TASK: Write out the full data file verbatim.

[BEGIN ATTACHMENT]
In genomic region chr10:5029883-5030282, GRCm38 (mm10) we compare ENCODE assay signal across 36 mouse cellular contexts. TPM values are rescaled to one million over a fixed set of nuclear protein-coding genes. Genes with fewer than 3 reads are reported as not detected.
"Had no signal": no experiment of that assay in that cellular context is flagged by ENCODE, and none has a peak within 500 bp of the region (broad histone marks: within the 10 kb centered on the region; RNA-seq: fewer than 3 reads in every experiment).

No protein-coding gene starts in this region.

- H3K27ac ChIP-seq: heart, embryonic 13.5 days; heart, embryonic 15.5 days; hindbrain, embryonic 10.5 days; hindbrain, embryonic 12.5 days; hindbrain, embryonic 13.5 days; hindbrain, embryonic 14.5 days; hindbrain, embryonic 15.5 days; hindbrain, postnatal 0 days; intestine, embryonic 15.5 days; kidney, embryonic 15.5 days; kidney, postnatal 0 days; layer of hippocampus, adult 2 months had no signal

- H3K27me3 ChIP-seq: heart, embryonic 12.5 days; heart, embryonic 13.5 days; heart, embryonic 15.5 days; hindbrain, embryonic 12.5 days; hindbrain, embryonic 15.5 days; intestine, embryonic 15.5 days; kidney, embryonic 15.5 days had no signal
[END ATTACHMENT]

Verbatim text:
In genomic region chr10:5029883-5030282, GRCm38 (mm10) we compare ENCODE assay signal across 36 mouse cellular contexts. TPM values are rescaled to one million over a fixed set of nuclear protein-coding genes. Genes with fewer than 3 reads are reported as not detected.
"Had no signal": no experiment of that assay in that cellular context is flagged by ENCODE, and none has a peak within 500 bp of the region (broad histone marks: within the 10 kb centered on the region; RNA-seq: fewer than 3 reads in every experiment).

No protein-coding gene starts in this region.

- H3K27ac ChIP-seq: heart, embryonic 13.5 days; heart, embryonic 15.5 days; hindbrain, embryonic 10.5 days; hindbrain, embryonic 12.5 days; hindbrain, embryonic 13.5 days; hindbrain, embryonic 14.5 days; hindbrain, embryonic 15.5 days; hindbrain, postnatal 0 days; intestine, embryonic 15.5 days; kidney, embryonic 15.5 days; kidney, postnatal 0 days; layer of hippocampus, adult 2 months had no signal

- H3K27me3 ChIP-seq: heart, embryonic 12.5 days; heart, embryonic 13.5 days; heart, embryonic 15.5 days; hindbrain, embryonic 12.5 days; hindbrain, embryonic 15.5 days; intestine, embryonic 15.5 days; kidney, embryonic 15.5 days had no signal